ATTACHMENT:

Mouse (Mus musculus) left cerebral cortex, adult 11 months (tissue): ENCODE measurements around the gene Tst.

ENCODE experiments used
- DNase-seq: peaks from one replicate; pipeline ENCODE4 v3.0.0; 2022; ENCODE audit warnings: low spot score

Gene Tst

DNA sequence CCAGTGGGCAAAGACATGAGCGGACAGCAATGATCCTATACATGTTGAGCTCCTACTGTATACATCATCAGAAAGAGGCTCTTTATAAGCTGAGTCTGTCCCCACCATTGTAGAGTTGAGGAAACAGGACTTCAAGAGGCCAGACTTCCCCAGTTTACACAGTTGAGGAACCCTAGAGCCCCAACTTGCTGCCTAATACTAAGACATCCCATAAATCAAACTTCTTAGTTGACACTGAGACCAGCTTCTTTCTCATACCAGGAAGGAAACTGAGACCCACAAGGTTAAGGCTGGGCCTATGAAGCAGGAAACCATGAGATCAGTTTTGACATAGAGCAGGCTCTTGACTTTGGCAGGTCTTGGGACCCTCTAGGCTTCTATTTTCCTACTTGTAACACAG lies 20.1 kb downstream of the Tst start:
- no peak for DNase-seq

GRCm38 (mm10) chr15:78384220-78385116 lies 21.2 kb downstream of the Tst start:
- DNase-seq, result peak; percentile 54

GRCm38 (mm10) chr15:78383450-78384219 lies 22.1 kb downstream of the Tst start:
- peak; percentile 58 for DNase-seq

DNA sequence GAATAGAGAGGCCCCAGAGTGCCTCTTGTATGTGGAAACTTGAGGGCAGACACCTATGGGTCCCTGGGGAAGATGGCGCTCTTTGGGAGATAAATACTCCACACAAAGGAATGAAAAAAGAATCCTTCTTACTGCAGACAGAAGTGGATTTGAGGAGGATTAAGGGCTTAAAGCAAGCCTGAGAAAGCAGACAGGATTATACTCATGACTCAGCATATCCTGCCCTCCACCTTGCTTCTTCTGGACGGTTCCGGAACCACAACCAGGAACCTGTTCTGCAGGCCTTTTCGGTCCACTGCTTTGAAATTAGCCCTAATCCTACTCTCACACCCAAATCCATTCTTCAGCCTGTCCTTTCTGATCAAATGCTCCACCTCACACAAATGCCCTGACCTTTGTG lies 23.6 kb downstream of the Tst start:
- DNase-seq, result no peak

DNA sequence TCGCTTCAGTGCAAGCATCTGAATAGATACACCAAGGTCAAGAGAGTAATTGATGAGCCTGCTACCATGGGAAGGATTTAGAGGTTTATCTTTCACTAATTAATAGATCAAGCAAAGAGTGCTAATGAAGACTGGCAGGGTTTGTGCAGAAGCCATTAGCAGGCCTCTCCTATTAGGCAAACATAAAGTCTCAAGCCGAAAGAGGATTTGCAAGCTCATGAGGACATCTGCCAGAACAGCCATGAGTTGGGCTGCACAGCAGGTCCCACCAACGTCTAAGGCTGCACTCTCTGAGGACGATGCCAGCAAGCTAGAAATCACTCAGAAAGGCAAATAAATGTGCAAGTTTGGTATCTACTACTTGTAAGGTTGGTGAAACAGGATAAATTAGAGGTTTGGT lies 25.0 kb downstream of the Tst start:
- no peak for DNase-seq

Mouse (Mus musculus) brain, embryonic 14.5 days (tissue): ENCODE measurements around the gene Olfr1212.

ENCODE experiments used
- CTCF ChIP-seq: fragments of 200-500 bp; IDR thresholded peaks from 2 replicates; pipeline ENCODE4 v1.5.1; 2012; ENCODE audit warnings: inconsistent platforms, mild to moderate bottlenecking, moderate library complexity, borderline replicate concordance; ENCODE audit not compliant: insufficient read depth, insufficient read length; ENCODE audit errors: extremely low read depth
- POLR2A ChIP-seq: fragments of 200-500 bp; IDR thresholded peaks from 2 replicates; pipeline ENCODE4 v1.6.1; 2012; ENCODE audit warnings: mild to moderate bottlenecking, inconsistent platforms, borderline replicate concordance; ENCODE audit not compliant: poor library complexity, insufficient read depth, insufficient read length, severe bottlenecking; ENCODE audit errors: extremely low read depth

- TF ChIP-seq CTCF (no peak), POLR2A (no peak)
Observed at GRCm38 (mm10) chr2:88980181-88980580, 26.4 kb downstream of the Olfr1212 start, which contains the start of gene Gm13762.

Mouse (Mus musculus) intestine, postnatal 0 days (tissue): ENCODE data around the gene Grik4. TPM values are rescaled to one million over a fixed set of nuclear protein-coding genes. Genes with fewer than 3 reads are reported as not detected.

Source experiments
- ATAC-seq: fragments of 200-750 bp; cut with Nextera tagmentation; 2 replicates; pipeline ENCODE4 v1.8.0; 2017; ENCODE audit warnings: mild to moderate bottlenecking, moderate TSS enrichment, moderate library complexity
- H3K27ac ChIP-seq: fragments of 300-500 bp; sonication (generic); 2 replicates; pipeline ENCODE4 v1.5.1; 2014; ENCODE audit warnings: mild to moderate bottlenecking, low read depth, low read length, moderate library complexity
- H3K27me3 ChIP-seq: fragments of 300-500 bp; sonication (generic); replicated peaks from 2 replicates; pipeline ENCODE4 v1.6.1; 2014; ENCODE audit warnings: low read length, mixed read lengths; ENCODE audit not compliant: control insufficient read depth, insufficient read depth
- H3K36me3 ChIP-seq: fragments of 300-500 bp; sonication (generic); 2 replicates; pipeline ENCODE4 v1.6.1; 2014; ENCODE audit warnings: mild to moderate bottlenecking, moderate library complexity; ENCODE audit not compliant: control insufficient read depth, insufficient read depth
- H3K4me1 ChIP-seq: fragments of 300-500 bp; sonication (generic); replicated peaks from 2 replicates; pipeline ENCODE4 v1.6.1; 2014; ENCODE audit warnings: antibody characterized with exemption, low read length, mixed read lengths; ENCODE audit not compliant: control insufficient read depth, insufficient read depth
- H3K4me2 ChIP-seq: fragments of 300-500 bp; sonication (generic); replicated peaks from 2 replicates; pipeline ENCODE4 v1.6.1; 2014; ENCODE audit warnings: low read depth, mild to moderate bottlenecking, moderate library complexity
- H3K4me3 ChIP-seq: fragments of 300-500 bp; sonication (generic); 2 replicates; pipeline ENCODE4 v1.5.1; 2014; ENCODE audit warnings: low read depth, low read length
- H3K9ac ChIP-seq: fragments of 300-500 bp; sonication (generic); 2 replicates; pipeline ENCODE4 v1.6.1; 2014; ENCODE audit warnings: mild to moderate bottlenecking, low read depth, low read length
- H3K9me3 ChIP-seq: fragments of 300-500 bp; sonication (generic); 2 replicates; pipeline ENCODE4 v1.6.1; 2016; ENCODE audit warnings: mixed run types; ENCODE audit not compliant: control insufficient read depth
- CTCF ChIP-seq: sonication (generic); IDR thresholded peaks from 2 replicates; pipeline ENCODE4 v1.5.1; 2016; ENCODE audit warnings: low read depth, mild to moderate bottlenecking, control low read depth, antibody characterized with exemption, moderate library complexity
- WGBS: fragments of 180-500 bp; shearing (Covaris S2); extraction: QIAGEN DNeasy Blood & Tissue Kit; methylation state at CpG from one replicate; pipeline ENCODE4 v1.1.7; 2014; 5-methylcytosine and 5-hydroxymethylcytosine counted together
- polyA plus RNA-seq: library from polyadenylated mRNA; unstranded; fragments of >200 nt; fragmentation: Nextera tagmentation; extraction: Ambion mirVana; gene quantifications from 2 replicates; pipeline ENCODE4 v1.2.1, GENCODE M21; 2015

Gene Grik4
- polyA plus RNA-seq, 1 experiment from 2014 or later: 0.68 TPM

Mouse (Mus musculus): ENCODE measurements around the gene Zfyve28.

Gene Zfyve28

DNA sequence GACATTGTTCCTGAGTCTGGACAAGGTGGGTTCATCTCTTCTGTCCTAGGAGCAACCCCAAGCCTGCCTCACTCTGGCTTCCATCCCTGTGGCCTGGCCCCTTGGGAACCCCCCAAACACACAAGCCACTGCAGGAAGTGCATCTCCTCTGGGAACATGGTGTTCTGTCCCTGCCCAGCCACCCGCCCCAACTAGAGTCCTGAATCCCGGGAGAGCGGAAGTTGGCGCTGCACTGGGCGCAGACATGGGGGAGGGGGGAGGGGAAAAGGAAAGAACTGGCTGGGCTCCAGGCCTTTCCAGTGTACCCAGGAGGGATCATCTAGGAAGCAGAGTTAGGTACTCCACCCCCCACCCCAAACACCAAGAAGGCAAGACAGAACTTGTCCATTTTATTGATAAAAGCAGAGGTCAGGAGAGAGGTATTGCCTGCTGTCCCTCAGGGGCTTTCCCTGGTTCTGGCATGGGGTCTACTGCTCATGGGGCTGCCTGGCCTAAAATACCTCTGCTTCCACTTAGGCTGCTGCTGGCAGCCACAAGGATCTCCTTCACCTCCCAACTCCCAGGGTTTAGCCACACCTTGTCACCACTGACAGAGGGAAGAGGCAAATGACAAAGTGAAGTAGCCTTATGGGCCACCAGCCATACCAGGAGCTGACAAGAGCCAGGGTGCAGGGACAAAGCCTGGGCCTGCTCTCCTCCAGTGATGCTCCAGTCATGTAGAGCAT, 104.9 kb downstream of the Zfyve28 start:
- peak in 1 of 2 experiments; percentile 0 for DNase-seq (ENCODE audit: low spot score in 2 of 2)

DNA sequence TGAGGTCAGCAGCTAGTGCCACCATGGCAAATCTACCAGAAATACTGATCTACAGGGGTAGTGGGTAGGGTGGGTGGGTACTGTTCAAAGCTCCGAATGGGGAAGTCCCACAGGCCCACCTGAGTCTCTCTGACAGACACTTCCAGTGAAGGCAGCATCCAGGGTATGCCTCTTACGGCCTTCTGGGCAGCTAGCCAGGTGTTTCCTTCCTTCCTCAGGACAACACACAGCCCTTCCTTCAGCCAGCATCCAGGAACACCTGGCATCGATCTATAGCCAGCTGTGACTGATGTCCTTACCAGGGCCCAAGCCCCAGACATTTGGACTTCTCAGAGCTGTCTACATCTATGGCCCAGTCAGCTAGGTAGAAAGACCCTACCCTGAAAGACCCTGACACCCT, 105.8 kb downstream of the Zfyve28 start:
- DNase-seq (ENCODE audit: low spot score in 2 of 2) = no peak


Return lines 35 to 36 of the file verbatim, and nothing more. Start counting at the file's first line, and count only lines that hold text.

Gene Grik4
- polyA plus RNA-seq, 1 experiment from 2014 or later: 0.68 TPM